Friday, May 04, 2018

A morning cortisol pulse is crucial for normal cognitive and emotional responses.

From Kalafatakis et. al.:

The hypothalamic-pituitary-adrenal axis is a critical neurohormonal network regulating homeostasis and coordinating stress responses. Here we demonstrate that an oscillating pattern of plasma cortisol is important for maintenance of healthy brain responses as measured by functional neuroimaging and behavioral testing. Our data highlight the crucial role of glucocorticoid rhythmicity in (i) modulating sleep behavior and working memory performance, and (ii) regulating the human brain’s responses under emotional stimulation. Current optimal cortisol replacement therapies for patients with primary or secondary adrenal insufficiently are associated with poor psychological status, and these results suggest that closer attention to aspects of chronotherapy will benefit these patients and may also have major implications for improved glucocorticoid dynamics in stress and psychiatric disease.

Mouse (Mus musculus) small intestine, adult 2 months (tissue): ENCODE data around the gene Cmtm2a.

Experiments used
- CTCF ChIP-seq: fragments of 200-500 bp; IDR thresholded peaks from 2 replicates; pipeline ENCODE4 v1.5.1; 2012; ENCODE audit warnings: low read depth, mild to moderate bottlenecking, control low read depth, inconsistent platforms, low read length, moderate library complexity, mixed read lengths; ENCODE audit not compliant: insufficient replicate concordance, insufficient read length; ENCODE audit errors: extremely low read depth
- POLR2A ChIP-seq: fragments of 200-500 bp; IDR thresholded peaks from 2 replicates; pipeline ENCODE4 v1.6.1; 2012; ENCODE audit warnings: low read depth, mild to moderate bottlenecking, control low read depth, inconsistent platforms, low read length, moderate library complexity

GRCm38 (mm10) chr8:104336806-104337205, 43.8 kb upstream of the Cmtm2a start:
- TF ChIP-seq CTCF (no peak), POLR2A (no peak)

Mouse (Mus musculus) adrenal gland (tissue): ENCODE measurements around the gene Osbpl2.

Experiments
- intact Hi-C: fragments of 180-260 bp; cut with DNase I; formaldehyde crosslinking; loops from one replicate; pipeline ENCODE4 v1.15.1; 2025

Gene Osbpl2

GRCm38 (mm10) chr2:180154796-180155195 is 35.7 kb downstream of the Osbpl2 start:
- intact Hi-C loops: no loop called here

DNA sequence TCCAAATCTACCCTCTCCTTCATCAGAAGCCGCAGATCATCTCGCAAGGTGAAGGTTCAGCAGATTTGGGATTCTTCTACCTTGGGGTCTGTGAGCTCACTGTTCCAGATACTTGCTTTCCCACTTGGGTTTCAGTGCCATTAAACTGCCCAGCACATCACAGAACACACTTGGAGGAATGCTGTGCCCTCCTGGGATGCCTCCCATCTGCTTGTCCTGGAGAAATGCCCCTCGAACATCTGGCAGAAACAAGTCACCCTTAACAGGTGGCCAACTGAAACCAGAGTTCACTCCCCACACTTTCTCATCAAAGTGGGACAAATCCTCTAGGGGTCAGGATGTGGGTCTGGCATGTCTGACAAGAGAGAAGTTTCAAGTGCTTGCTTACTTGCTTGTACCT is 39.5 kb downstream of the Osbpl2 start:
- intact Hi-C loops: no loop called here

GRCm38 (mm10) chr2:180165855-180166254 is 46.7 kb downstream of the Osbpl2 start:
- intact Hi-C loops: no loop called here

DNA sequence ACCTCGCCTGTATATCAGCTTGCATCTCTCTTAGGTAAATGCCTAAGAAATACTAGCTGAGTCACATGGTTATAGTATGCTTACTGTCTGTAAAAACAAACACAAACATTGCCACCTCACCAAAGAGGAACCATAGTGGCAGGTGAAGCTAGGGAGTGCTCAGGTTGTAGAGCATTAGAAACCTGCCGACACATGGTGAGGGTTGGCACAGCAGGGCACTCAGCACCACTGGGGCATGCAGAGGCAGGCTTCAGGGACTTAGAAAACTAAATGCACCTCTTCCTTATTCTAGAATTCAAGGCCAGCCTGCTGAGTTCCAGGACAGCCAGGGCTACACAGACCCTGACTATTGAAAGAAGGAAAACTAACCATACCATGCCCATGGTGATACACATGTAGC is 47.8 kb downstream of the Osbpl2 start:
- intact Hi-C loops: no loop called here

Glucocorticoids (GCs) are secreted in an ultradian, pulsatile pattern that emerges from delays in the feedforward-feedback interaction between the anterior pituitary and adrenal glands. Dynamic oscillations of GCs are critical for normal cognitive and metabolic function in the rat and have been shown to modulate the pattern of GC-sensitive gene expression, modify synaptic activity, and maintain stress responsiveness. In man, current cortisol replacement therapy does not reproduce physiological hormone pulses and is associated with psychopathological symptoms, especially apathy and attenuated motivation in engaging with daily activities. In this work, we tested the hypothesis that the pattern of GC dynamics in the brain is of crucial importance for regulating cognitive and behavioral processes. We provide evidence that exactly the same dose of cortisol administered in different patterns alters the neural processing underlying the response to emotional stimulation, the accuracy in recognition and attentional bias toward/away from emotional faces, the quality of sleep, and the working memory performance of healthy male volunteers. These data indicate that the pattern of the GC rhythm differentially impacts human cognition and behavior under physiological, nonstressful conditions and has major implications for the improvement of cortisol replacement therapy.

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